Comparative phylogeography of parasitic Laelaps mites contribute new insights into the specialist-generalist variation hypothesis (SGVH)
CITATION: Matthee, C. A., Engelbrecht, A. & Matthee, S. 2018. Comparative phylogeography of parasitic Laelaps mites contribute new insights into the specialist-generalist variation hypothesis (SGVH). BMC Evolutionary Biology, 18:131, doi:10.1186/s12862-018-1245-7
The original publication is available at https://bmcevolbiol.biomedcentral.com
Publication of this article was funded by the Stellenbosch University Open Access Fund.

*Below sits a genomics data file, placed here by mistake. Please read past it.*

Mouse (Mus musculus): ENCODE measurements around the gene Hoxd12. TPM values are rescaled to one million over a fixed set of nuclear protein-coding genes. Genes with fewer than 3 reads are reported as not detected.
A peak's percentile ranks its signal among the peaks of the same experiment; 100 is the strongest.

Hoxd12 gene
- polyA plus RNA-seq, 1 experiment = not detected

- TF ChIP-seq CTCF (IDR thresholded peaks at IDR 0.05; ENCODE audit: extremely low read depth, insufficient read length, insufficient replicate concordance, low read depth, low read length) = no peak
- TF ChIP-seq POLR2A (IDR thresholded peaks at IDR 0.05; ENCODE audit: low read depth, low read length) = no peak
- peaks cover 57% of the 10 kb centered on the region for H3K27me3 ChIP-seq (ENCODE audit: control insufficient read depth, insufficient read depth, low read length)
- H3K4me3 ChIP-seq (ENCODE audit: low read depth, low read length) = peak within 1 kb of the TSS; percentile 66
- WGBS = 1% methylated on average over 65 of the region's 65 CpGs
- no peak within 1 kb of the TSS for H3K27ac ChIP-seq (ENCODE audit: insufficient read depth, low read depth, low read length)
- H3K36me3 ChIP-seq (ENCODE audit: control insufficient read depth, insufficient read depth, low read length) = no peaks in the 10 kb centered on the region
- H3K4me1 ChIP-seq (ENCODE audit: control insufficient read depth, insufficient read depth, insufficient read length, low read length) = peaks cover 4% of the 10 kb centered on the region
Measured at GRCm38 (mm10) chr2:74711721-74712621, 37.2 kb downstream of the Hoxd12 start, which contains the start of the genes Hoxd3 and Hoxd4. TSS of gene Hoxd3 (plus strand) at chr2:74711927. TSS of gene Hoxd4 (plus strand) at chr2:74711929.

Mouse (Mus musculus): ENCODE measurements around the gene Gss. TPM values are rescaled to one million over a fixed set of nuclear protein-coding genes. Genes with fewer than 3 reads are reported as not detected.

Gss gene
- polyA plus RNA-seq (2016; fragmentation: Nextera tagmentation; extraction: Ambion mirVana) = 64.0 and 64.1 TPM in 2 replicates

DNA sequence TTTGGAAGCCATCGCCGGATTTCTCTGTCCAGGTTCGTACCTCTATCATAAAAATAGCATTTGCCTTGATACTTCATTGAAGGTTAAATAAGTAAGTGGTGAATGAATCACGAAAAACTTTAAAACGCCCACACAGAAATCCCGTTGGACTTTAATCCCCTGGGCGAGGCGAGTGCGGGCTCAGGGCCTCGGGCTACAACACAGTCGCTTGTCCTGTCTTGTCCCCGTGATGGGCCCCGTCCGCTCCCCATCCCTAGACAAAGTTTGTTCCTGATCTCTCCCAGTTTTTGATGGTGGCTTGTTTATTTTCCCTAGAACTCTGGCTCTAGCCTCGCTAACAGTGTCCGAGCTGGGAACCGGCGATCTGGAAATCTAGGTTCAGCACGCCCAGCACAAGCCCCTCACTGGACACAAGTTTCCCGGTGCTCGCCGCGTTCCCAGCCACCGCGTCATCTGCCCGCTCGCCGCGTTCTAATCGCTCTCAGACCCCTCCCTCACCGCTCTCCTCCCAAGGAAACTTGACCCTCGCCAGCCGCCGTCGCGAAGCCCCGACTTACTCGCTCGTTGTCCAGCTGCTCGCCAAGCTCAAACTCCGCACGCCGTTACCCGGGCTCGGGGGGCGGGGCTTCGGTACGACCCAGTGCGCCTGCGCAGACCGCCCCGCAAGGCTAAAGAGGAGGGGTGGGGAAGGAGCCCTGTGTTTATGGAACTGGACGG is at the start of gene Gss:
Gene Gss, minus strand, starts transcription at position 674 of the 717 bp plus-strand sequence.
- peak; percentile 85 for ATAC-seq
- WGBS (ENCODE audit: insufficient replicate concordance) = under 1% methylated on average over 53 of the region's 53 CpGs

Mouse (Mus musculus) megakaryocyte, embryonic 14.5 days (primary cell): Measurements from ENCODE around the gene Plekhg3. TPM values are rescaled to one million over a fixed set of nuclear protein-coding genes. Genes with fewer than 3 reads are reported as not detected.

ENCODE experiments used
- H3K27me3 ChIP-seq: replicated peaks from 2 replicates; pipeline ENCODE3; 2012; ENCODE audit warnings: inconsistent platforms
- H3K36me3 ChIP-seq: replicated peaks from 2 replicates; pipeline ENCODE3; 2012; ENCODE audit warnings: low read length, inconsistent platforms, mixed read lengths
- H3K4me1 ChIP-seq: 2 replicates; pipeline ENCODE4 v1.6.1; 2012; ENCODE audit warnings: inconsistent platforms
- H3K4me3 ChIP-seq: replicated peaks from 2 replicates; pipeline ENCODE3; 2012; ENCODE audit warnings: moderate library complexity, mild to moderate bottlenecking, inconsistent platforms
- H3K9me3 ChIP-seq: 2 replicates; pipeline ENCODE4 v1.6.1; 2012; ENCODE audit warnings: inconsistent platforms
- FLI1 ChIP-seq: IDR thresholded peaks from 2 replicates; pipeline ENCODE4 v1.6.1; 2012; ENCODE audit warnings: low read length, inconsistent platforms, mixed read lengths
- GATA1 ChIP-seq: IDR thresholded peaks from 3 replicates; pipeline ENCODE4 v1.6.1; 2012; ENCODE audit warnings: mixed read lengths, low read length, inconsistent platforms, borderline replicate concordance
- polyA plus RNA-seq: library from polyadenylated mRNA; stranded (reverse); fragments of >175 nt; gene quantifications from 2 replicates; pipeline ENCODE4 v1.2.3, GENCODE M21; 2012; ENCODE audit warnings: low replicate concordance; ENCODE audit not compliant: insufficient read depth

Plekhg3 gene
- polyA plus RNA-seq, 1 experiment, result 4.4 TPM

Background: The specialist-generalist variation hypothesis (SGVH) in parasites suggests that, due to patchiness in habitat (host availability), specialist species will show more subdivided population structure when compared to generalist species. In addition, since specialist species are more prone to local stochastic extinction events with their hosts, they will show lower levels of intraspecific genetic diversity when compared to more generalist. Results: To test the wider applicability of the SGVH we compared 337 cytochrome oxidase I mitochondrial DNA and 268 nuclear tropomyosin DNA sequenced fragments derived from two co-distributed Laelaps mite species and compared the data to 294 COI mtDNA sequences derived from the respective hosts Rhabdomys dilectus, R. bechuanae, Mastomys coucha and M. natalensis. In support of the SGVH, the generalist L. muricola was characterized by a high mtDNA haplotypic diversity of 0.97 (±0.00) and a low level of population differentiation (mtDNA Fst= 0.56, p < 0.05; nuDNA Fst = 0.33, P < 0.05) while the specialist L. giganteus was overall characterized by a lower haplotypic diversity of 0.77 (±0.03) and comparatively higher levels of population differentiation (mtDNA Fst = 0.87, P < 0.05; nuDNA Fst = 0.48, P < 0.05). When the two specialist L. giganteus lineages, which occur on two different Rhabdomys species, are respectively compared to the generalist parasite, L. muricola, the SGVH is not fully supported. One of the specialist L. giganteus species occurring on R. dilectus shows similar low levels of population differentiation (mtDNA Fst= 0.53, P < 0. 05; nuDNA Fst= 0.12, P < 0.05) than that found for the generalist L. muricola. This finding can be correlated to differences in host dispersal: R. bechuanae populations are characterized by a differentiated mtDNA Fst of 0.79 (P < 0.05) while R. dilectus populations are less structured with a mtDNA Fst= 0.18 (P < 0.05). Conclusions: These findings suggest that in ectoparasites, host specificity and the vagility of the host are both important drivers for parasite dispersal. It is proposed that the SGHV hypothesis should also incorporate reference to host dispersal since in our case only the specialist species who occur on less mobile hosts showed more subdivided population structure when compared to generalist species.